Not content with having bought one hearing aid company, the private equity group EQT Partners has bought a second to add to it. EQT owns Sivantos, the renamed audiology business spun out of Siemens in 2014, and now Sivantos is to merge with Widex, a family-owned Danish group, in a deal that will create a company worth around $7bn.
With expected annual sales of around $1.6bn the new company will be the number three player in the highly competitive hearing aid sector, and the number one in wholesale. This is likely to increase pressure on the other players, and could quite possibly prompt further, defensive, M&A activity.
The companies described the move as a merger of equals, but this is not quite accurate, at least when judged by sales. Last year Sivantos had income of just over $1bn, according to EvaluateMedTech. According to Widex’s most recent annual report, in the year ended April 30, 2017 it turned over DKr4.3bn ($687m).
Still, Sivantos is the slowest-growing of the big audiology players. Having shelled out $2.8bn four years ago for the company, EQT will have been thinking about an exit for some time, and will want to boost Sivantos’s growth prospects so it can sell the company on. Widex’s revenue grew 12% from 2015/16 to 2016/17; if it can keep that kind of rate up it will indeed allow Sivantos to accelerate.
|Ear device companies|
|Global sales ($m)|
|Company||2017||2024e||CAGR||Market cap ($m)||Enterprise value ($m)|
|GN Store Nord||853||1,316||+6%||4,644||6,483|
The deal will also give EQT a bit of breathing space on the exit question, with Marcus Brennecke, a partner at the investor, saying the combination “presents a unique opportunity for EQT to extend the investment horizon in Sivantos”. Presumably the clock has reset to another five years or so.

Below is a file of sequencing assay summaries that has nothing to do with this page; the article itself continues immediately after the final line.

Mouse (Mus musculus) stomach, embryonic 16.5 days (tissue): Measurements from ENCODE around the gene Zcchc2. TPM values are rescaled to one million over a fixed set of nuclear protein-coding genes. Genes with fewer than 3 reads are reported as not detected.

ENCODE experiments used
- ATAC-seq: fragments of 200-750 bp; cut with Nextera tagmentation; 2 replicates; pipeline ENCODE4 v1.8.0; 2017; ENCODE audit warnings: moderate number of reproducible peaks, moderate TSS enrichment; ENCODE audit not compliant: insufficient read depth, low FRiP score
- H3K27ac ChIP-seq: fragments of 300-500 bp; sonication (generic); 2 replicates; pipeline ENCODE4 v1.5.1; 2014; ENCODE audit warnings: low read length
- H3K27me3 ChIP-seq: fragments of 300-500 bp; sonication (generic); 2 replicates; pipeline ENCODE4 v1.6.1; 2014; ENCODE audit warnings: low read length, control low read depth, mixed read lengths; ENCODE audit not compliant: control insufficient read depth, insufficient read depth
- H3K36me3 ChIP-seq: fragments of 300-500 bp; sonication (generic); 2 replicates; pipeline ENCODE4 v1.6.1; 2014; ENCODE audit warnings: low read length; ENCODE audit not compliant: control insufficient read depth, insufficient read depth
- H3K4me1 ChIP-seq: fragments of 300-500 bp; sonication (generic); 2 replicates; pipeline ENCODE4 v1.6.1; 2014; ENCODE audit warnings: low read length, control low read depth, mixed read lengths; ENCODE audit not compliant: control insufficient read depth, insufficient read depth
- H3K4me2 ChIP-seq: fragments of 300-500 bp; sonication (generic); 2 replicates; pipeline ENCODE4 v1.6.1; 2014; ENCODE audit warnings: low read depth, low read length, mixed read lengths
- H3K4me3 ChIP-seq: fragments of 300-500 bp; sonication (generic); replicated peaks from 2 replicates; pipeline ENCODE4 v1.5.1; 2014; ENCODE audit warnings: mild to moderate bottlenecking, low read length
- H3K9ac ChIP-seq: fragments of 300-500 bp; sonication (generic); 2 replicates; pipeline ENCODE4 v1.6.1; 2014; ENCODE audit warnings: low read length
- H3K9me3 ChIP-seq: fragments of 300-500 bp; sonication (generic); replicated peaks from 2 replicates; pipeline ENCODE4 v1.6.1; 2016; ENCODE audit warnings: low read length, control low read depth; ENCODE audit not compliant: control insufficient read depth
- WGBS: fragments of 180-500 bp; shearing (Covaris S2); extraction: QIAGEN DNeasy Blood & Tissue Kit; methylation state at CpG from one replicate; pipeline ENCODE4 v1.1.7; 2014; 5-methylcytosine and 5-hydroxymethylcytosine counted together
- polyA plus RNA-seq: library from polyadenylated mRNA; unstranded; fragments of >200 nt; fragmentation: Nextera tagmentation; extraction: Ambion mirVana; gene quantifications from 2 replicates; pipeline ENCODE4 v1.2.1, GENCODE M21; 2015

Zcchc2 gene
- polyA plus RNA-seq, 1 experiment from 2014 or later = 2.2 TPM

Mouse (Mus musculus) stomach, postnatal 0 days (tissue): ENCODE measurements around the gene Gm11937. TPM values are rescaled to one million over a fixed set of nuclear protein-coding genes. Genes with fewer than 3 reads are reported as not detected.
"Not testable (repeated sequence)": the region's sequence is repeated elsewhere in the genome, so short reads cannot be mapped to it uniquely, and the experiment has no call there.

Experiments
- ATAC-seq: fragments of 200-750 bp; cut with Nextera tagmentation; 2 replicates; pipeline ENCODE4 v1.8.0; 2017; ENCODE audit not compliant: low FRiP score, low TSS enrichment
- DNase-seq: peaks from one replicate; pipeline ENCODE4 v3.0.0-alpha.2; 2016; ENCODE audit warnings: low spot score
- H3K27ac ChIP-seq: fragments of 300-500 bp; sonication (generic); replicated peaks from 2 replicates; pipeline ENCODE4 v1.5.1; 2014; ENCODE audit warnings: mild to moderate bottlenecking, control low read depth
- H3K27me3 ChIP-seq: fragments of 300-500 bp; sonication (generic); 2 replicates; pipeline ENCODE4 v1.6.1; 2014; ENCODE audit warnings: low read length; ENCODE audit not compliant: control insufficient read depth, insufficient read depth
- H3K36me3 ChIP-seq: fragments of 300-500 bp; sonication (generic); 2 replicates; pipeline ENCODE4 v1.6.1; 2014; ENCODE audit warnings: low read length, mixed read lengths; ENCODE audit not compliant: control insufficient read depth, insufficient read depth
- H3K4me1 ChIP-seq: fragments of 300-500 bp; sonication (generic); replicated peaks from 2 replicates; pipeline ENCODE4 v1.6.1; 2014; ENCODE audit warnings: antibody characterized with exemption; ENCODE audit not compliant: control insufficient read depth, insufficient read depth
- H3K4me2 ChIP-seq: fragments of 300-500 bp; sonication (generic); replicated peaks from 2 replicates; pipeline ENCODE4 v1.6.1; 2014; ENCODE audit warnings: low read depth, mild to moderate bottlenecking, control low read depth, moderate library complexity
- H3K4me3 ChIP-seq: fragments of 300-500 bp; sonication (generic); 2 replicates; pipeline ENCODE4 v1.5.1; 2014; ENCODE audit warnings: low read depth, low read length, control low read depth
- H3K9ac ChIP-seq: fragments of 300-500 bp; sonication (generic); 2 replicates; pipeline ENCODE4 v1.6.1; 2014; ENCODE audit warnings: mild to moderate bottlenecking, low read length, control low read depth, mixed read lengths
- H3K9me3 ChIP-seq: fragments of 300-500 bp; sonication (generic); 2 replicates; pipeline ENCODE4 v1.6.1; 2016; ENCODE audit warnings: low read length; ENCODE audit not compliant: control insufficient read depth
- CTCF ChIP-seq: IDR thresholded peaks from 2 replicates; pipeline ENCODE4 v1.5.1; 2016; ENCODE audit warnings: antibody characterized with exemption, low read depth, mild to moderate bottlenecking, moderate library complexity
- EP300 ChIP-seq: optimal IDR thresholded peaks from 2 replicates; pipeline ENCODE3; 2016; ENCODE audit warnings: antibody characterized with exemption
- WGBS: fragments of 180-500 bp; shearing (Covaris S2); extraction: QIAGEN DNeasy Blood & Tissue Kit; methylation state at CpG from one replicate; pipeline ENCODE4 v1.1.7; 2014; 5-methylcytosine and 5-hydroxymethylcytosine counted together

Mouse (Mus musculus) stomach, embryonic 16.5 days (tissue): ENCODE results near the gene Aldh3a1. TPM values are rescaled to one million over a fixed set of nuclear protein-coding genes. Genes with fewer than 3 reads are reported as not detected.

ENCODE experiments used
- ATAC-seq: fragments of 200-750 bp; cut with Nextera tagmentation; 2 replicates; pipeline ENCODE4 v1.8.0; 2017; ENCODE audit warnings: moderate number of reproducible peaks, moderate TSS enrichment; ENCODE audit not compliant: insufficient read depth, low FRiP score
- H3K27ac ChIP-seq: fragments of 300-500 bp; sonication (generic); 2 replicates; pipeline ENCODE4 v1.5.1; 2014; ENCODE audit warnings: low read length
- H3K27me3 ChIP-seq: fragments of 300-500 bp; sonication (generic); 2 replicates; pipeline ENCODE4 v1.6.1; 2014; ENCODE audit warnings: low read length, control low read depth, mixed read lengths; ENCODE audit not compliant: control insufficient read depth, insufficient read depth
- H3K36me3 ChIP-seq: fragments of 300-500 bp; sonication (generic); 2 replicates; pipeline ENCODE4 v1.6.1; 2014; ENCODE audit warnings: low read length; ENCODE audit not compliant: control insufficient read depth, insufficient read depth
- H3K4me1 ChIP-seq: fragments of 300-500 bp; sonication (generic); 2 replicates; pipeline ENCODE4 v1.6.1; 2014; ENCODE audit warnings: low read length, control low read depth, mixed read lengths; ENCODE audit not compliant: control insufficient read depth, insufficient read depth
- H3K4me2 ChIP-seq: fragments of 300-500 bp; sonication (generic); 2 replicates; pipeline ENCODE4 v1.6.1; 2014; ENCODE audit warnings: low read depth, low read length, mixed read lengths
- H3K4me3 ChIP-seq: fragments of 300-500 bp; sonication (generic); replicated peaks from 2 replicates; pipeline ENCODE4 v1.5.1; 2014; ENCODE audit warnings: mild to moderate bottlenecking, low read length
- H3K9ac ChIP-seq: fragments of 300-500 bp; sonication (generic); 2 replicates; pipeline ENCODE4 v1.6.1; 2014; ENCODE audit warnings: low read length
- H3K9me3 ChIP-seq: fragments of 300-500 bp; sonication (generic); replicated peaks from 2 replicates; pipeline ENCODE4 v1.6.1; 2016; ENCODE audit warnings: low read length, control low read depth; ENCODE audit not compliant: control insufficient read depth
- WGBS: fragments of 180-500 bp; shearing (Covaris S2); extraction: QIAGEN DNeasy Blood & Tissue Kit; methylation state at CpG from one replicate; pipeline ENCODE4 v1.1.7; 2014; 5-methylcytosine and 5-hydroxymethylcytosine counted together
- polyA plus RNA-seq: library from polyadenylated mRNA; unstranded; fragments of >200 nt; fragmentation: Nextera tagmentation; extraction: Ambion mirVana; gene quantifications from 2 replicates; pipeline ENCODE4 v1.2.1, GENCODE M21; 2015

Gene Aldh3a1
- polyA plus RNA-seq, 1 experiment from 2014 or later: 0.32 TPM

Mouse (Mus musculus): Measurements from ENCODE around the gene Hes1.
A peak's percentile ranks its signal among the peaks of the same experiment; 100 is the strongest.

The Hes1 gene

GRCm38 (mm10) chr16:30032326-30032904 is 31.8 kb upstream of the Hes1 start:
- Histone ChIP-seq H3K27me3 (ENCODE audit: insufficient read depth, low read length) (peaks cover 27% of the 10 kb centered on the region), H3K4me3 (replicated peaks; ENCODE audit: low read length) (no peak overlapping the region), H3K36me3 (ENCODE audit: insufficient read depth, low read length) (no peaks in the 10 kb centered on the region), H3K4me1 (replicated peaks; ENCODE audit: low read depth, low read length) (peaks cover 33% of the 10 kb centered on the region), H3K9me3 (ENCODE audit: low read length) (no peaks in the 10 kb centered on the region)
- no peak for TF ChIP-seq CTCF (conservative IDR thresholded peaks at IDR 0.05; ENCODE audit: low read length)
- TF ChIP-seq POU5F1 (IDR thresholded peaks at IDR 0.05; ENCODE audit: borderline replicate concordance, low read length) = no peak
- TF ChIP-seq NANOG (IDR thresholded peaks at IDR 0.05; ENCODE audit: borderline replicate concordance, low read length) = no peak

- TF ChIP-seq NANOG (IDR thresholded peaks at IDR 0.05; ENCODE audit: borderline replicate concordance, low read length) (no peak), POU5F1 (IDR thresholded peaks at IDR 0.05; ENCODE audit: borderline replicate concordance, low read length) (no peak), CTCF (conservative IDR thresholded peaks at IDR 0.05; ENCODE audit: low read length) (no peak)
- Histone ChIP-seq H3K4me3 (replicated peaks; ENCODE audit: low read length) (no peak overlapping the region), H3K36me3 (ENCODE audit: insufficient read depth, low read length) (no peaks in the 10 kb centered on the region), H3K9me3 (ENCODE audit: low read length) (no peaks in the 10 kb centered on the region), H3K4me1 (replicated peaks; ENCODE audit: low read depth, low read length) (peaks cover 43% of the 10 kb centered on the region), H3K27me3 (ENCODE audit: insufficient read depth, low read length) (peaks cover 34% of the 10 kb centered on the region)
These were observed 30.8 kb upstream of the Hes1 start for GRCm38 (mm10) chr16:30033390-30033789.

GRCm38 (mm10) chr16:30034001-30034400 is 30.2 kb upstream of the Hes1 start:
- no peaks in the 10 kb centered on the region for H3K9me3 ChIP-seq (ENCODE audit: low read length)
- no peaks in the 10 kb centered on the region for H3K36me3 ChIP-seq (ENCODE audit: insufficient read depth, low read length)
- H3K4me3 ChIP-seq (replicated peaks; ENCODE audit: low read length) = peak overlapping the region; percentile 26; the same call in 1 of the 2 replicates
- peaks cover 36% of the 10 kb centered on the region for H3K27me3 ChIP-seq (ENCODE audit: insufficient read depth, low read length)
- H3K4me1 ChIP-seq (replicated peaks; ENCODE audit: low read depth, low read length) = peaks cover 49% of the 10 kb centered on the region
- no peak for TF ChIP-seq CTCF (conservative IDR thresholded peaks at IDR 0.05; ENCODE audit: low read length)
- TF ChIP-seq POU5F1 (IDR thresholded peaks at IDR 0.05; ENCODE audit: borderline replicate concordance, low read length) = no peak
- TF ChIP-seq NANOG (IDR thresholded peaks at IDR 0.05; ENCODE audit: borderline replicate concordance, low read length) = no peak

There is an interesting contrast here with Widex’s ownership: the Tøpholm and Westermann families founded the group in 1956 and will be the largest individual shareholder in the combined entity.
Combining with Widex will allow Sivantos to leapfrog Cochlear in terms of sales, meaning that it will take third place in the overall ear devices market. Bernstein analysts, however, point out that it will become the number one player in the wholesale market. This is currently led by Sonova, which has a quarter of the sector, according to the analysts; Sivantos has 22% and Widex 7%.
Sivantos, lacking a significant retail footprint, is known for taking innovative approaches to market. One example is the March 2015 purchase of Audibene, a hearing aid provider focusing on first-time hearing aid wearers, who tend to be around 10 years younger than the typical user.
If it keeps this up it could put pressure on traditional retail. Sonova and William Demant, the top two groups overall, both get around a third of their sales from their own in-house retailers, and thus could be particularly vulnerable to fast growth elsewhere.
And this could push them to consider shoring up their market position with a scale-building acquisition. The obvious target would be GN Store Nord. The Sivantos-Windex deal would leave GN far behind the other players, and it might struggle to compete.
That said, it had a very good first quarter, beating analyst expectations on sales and profits; its shares jumped 7%, and two days ago hit an all-time high of DKr247. Perhaps GN’s management will be happy to stay independent – and perhaps the share price increase will be offputting to buyers.
Cochlear, bigger and faster growing than GN Store Nord, is an unlikely candidate for a scale play: as a developer of cochlear implants rather than traditional hearing aids, its technology is just too different to Sonova and Demant’s strengths.
Whatever future ructions might occur in this market, the merger of Sivantos and Widex will leave it changed markedly.